The implications, as the Singaporean trade minister noted, can be hard to calculate. For instance, American importing companies will need to increase the amount of the continuous bond they hold with US Customs. In some cases, bond levels may be 20-100 times higher than prior to Trump’s tariff wars began. Shipping volumes have fallen off dramatically. This has left firms paying more for transportation as well. So it is not just 25% tariff rate increases that affect firms. The second- and third-order implications are just starting to appear. In the short run, exporting firms have several options to limit risk and exposure to higher tariffs. They can do nothing and bear higher costs, hoping to ride out a short conflict. They can work with their importing partners to effectively “share” the costs of higher tariffs. Firms should be reexamining their options to ensure that they understand their current supply chains, tariff classifications and possible sourcing alternatives. It may be prudent to tweak existing processes to move products into new tariff classifications by, for example, adding or subtracting manufacturing steps in the supply chain from one location to another.
There is unfortunately no ‘stick’ to compel member states to meet deadlines. Nonetheless, the trade community in each member state can pressure trade policymakers. Reduced red tape in cross-border trade, especially eradicating the submission of repetitive information, will be of extra benefit to small and medium enterprises (SMEs), who are often resource strapped. Since SMEs account for more than 95% of business establishments in ASEAN, the opportunities brought about by the ASEAN Single Window (ASW) makes it a cause worth fighting. Given that ‘a chain is only as strong as its weakest link,’ the success of the ASW is dependent on the quality of NSWs of each member state. The ASW has only experienced incremental progress thus far. Member states should take advantage of digitalization and be relentless in accelerating the progress of the ASW. The grit needed to underpin the ASW will be worthwhile as success of this milestone will bring the region closer to the coveted goal of establishing an integrated market and regional platform.
This has been an interesting, mixed, two weeks in trade. On the one hand, the system continues to receive new shocks, particularly from US President Donald Trump. On the other hand, trade integration is also moving forward. The net result continues to highlight the increasingly unsettled global environment. Firms need to focus on how to mitigate the risks facing their business operations.
Let’s start with the bad news. Two separate hearings have wrapped up in Washington. The first focused on product categories for an additional $16 billion in 25% tariff rate hikes against goods coming from China. Regular readers may recall that the Americans first produced a list of items totaling $50 billion for new tariff increases. The list was revised on the basis of hearings. The first $34 billion in tariffs have already gone into force (and were met with retaliation by China on a similar amount). But $16 billion in products were contested, resulting in a new list from the USTR. Now that hearings on the revised list of products has been completed, tariffs can be imposed at any time. Expect them to be announced on Friday (since this seems to be the preferred approach of the Trump administration). These new Section 301 tariffs will likely be met with $16 billion in matched retaliatory tariffs by China.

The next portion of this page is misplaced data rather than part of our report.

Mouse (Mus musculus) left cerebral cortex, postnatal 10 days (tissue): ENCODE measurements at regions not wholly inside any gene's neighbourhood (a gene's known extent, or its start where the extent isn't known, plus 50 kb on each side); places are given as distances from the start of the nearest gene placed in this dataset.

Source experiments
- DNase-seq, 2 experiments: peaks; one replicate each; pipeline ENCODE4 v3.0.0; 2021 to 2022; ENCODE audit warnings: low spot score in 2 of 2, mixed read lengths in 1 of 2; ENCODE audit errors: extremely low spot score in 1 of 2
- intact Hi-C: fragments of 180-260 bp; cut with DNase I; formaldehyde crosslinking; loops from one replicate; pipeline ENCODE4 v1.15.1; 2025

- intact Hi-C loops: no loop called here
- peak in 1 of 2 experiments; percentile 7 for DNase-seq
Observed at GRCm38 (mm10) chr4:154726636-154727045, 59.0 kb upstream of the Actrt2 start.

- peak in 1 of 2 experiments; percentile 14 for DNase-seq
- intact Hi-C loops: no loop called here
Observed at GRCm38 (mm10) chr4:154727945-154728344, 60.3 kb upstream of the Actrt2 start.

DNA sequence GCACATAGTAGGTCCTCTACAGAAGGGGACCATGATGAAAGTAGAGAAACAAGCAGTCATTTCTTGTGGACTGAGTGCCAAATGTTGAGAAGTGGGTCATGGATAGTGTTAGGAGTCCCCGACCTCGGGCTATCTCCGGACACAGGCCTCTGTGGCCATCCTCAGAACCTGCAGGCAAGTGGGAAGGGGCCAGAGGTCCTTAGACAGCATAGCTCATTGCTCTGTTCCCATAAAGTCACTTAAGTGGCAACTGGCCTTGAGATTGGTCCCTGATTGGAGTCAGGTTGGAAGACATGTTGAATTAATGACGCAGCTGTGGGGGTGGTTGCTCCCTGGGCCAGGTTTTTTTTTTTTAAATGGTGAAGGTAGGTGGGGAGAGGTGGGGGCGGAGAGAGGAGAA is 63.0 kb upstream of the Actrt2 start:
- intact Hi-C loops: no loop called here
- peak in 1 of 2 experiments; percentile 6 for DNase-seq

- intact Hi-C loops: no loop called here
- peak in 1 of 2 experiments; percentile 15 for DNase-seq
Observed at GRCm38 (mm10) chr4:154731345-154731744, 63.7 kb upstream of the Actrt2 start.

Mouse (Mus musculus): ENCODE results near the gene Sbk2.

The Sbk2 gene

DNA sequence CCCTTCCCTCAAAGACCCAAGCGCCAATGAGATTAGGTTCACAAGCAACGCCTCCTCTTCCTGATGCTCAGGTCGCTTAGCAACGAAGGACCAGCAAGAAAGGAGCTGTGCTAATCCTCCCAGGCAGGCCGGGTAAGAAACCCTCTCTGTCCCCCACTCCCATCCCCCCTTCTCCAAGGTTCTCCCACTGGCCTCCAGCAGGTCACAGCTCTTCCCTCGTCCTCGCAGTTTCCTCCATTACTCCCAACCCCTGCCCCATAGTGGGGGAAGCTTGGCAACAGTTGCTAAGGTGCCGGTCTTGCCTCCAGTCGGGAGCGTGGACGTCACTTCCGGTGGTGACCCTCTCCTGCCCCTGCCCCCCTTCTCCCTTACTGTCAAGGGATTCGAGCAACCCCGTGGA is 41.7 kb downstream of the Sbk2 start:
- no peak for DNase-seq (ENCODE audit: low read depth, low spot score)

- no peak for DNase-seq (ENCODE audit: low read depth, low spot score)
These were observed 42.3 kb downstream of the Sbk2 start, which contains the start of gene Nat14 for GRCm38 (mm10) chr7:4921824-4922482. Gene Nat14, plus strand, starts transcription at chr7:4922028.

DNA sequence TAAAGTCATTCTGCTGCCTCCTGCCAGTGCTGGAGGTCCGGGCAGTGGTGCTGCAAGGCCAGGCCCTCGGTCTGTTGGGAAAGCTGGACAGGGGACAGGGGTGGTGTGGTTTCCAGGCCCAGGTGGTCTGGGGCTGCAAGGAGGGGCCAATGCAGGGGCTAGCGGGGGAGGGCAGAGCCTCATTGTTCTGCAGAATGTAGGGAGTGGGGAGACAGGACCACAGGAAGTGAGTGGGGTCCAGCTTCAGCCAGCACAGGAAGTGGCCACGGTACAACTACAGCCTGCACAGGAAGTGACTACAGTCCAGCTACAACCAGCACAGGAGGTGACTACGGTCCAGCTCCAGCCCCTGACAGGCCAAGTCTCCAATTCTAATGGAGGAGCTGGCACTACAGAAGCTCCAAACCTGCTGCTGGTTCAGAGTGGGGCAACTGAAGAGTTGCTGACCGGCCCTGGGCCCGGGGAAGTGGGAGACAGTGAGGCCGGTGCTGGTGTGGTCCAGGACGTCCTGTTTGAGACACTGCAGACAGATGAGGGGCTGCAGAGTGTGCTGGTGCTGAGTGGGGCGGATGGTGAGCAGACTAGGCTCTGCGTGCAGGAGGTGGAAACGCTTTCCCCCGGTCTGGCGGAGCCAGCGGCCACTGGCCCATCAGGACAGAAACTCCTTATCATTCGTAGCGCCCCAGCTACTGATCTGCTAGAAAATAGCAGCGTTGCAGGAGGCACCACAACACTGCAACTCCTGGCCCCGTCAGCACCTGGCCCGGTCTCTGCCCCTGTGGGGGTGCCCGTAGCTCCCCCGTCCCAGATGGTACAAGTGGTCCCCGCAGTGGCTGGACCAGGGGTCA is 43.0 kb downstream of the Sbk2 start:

The EU and Japan have been building up a formal set of economic cooperation agreements since 1987. (Appendix 1). Today, the EU is the third largest trading partner of Japan, while Japan is the 7th largest trading partner of the EU. Both sides see significant economic potential for deeper cooperation, in terms of job creation and export revenue. However, absent free trade agreement (FTA), exporters still faced some substantial import duties and difficulties in compliance, particularly with standards. This prompted the establishment of JEEPA, the first FTA between the two parties. The commitment between the two to get this through is obvious. A large part of JEEPA negotiations was focused on regulatory issues or non-trade measures. Chapters are dedicated to addressing newer challenges of global trade like e-commerce, capital movements, intellectual property and corporate governance.
Broadly, we assess the usefulness of the Japan-EU Economic Partnership Agreement
(JEEPA) based on the breath and extent of tariff cuts, where we assume that better quality
trade agreements have steeper tariff cuts over shorter time periods. Looking at the tariff schedules of the two parties, Japan appears to be more conservative in cutting tariffs. Its tariff schedule has a longer phase out period of 20 years versus the EU’s, which 15 years. It also has more exclusions in its tariff schedule than the EU – various goods in 12 chapters are not covered, compared to 6 for the EU. Japan only agreed to eliminate tariffs for 62 chapters of goods upon entry into force (EIF) whereas the EU promised 67. Compared with the status quo, however, EU-Japan still provides some significant benefits for exporters in both markets. Tariff rates on specific products of key interest can be high and any reductions are likely to result in new market access for both.